Biden chooses veteran diplomat Burns as CIA director
WASHINGTON (AP) — William Burns, a well-known figure in diplomatic circles around the world, is President-elect Joe Biden’s choice to lead the CIA, a selection likely to be embraced by the rank and file at the nation’s premier spy agency.
A former ambassador to Russia and Jordan, Burns, 64, had a 33-year career at the State Department under both Republican and Democratic presidents. He rose through the ranks of the diplomatic corps to become deputy secretary of state before retiring in 2014 to run the Carnegie Endowment of International Peace.
If confirmed, he would succeed Gina Haspel, the first female CIA director, who guided the agency under President Donald Trump. Trump expressed skepticism about intelligence and frequently disparaged the assessments of U.S. spy agencies, especially about Russia’s interference in the 2016 election to help his campaign.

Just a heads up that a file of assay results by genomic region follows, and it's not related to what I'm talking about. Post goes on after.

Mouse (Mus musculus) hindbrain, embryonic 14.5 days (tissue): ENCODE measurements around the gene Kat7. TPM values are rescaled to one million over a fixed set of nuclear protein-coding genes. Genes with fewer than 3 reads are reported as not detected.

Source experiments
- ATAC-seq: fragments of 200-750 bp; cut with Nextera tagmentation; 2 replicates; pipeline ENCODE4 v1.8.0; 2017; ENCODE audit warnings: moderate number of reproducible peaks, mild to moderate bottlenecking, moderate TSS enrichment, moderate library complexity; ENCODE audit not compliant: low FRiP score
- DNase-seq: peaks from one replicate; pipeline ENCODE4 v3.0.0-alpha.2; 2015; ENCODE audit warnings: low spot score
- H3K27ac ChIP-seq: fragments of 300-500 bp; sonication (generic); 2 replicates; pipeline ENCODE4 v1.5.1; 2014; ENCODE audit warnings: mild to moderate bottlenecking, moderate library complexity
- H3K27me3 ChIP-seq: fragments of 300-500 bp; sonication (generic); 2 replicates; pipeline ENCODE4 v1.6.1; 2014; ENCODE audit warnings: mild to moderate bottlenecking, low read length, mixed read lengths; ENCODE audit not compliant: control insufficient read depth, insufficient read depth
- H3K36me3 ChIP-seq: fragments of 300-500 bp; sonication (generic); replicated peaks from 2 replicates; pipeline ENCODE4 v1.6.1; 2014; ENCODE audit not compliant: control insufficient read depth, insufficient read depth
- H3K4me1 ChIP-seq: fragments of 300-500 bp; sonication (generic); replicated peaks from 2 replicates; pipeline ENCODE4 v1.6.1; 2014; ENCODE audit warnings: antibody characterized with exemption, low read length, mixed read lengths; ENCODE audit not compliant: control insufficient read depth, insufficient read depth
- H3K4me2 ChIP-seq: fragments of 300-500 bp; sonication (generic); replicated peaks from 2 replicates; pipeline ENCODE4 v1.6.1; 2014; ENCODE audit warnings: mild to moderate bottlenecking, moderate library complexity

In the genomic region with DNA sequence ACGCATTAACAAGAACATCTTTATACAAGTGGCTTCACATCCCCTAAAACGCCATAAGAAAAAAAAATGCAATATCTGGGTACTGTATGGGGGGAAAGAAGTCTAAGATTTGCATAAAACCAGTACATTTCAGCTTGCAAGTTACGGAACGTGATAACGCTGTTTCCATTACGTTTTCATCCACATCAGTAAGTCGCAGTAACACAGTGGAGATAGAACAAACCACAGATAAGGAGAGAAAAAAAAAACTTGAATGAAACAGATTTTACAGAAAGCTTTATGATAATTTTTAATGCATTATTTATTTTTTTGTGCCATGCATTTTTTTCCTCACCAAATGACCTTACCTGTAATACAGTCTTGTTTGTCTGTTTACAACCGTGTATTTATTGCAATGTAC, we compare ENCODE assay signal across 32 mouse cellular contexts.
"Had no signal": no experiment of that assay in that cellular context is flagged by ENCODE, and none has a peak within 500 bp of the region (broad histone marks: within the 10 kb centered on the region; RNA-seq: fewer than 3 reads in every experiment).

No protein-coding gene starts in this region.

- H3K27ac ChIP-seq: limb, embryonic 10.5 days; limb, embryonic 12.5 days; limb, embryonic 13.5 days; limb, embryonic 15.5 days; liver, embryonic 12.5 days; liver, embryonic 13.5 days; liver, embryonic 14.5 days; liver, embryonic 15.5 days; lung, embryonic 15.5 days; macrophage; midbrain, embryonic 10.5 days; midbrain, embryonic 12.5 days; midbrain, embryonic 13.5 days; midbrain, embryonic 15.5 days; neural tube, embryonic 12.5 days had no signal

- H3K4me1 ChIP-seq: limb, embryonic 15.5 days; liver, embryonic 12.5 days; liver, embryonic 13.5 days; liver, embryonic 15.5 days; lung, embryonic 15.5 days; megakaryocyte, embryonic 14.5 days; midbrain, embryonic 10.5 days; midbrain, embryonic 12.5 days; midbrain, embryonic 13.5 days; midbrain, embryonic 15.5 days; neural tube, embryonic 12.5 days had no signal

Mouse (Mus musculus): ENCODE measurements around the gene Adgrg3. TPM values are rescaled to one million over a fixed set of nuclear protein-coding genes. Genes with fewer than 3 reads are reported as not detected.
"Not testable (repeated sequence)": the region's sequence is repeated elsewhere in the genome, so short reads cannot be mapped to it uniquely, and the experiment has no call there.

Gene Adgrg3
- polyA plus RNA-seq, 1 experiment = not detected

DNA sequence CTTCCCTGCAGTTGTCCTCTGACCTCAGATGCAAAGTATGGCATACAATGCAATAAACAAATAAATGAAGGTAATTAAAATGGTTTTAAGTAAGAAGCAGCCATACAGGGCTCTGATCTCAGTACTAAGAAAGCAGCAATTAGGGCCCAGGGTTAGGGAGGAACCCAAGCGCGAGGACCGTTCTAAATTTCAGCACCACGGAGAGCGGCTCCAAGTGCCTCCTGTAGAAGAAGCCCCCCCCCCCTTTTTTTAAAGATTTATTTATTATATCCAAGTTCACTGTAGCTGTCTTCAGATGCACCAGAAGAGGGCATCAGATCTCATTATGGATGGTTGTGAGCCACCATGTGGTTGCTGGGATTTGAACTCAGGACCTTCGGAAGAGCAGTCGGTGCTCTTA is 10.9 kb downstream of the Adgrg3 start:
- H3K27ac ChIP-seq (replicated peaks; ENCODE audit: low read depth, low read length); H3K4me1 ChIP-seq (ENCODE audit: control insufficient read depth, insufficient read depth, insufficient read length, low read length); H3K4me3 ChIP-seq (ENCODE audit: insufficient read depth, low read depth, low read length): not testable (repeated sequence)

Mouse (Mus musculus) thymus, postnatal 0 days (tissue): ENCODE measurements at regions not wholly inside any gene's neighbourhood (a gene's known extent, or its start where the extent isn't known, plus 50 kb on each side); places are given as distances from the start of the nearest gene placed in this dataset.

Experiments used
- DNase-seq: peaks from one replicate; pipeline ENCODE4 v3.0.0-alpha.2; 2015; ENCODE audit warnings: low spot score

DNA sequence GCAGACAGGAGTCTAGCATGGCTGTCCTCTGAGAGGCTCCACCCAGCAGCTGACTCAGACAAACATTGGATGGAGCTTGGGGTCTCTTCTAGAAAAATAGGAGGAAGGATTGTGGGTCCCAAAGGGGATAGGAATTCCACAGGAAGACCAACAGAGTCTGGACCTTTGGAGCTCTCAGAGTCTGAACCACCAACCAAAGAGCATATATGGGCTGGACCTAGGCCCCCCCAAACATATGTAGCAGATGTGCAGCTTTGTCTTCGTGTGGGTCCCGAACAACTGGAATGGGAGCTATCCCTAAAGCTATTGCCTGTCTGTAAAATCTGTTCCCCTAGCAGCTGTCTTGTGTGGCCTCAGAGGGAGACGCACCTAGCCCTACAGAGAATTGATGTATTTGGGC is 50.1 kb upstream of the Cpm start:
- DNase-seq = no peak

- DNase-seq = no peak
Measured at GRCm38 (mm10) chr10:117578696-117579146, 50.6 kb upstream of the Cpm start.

Trump also fired several career intelligence professionals in favor of loyalists, including some with little to no experience in the field.
Burns has never been an American intelligence officer, but he has worked with many abroad.
“I developed enormous respect for my colleagues in the CIA,” Burns said in an online video statement Monday with Biden. “I served with them in hard places around the world. I saw firsthand the courage and professionalism that they displayed and the sacrifices that their families made.” Source